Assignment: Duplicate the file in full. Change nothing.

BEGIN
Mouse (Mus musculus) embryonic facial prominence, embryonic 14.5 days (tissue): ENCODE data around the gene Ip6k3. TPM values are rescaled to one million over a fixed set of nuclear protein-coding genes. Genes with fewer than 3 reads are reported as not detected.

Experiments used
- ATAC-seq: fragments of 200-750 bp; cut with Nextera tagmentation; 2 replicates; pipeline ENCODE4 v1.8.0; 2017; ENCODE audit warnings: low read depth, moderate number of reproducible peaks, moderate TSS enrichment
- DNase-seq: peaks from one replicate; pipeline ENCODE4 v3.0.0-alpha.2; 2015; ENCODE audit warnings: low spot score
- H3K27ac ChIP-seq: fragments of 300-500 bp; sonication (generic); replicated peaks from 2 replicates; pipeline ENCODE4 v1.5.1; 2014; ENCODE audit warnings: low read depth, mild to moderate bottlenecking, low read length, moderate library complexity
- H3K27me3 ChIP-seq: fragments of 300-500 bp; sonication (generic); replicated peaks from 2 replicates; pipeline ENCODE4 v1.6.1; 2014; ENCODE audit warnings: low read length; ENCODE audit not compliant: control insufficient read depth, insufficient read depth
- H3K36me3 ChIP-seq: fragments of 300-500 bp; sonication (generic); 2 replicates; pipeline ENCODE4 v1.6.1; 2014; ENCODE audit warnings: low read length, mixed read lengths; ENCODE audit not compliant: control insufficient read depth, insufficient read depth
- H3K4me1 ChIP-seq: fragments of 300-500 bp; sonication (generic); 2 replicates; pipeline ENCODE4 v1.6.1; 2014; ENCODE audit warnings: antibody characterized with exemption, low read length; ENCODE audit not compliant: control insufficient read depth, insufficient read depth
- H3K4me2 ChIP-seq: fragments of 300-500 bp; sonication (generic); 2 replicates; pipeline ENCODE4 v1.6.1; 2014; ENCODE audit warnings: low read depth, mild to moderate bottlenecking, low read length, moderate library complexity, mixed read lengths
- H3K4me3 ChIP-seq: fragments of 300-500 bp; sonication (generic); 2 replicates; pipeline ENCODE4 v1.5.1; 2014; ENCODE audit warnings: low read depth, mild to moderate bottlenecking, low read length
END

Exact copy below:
Mouse (Mus musculus) embryonic facial prominence, embryonic 14.5 days (tissue): ENCODE data around the gene Ip6k3. TPM values are rescaled to one million over a fixed set of nuclear protein-coding genes. Genes with fewer than 3 reads are reported as not detected.

Experiments used
- ATAC-seq: fragments of 200-750 bp; cut with Nextera tagmentation; 2 replicates; pipeline ENCODE4 v1.8.0; 2017; ENCODE audit warnings: low read depth, moderate number of reproducible peaks, moderate TSS enrichment
- DNase-seq: peaks from one replicate; pipeline ENCODE4 v3.0.0-alpha.2; 2015; ENCODE audit warnings: low spot score
- H3K27ac ChIP-seq: fragments of 300-500 bp; sonication (generic); replicated peaks from 2 replicates; pipeline ENCODE4 v1.5.1; 2014; ENCODE audit warnings: low read depth, mild to moderate bottlenecking, low read length, moderate library complexity
- H3K27me3 ChIP-seq: fragments of 300-500 bp; sonication (generic); replicated peaks from 2 replicates; pipeline ENCODE4 v1.6.1; 2014; ENCODE audit warnings: low read length; ENCODE audit not compliant: control insufficient read depth, insufficient read depth
- H3K36me3 ChIP-seq: fragments of 300-500 bp; sonication (generic); 2 replicates; pipeline ENCODE4 v1.6.1; 2014; ENCODE audit warnings: low read length, mixed read lengths; ENCODE audit not compliant: control insufficient read depth, insufficient read depth
- H3K4me1 ChIP-seq: fragments of 300-500 bp; sonication (generic); 2 replicates; pipeline ENCODE4 v1.6.1; 2014; ENCODE audit warnings: antibody characterized with exemption, low read length; ENCODE audit not compliant: control insufficient read depth, insufficient read depth
- H3K4me2 ChIP-seq: fragments of 300-500 bp; sonication (generic); 2 replicates; pipeline ENCODE4 v1.6.1; 2014; ENCODE audit warnings: low read depth, mild to moderate bottlenecking, low read length, moderate library complexity, mixed read lengths
- H3K4me3 ChIP-seq: fragments of 300-500 bp; sonication (generic); 2 replicates; pipeline ENCODE4 v1.5.1; 2014; ENCODE audit warnings: low read depth, mild to moderate bottlenecking, low read length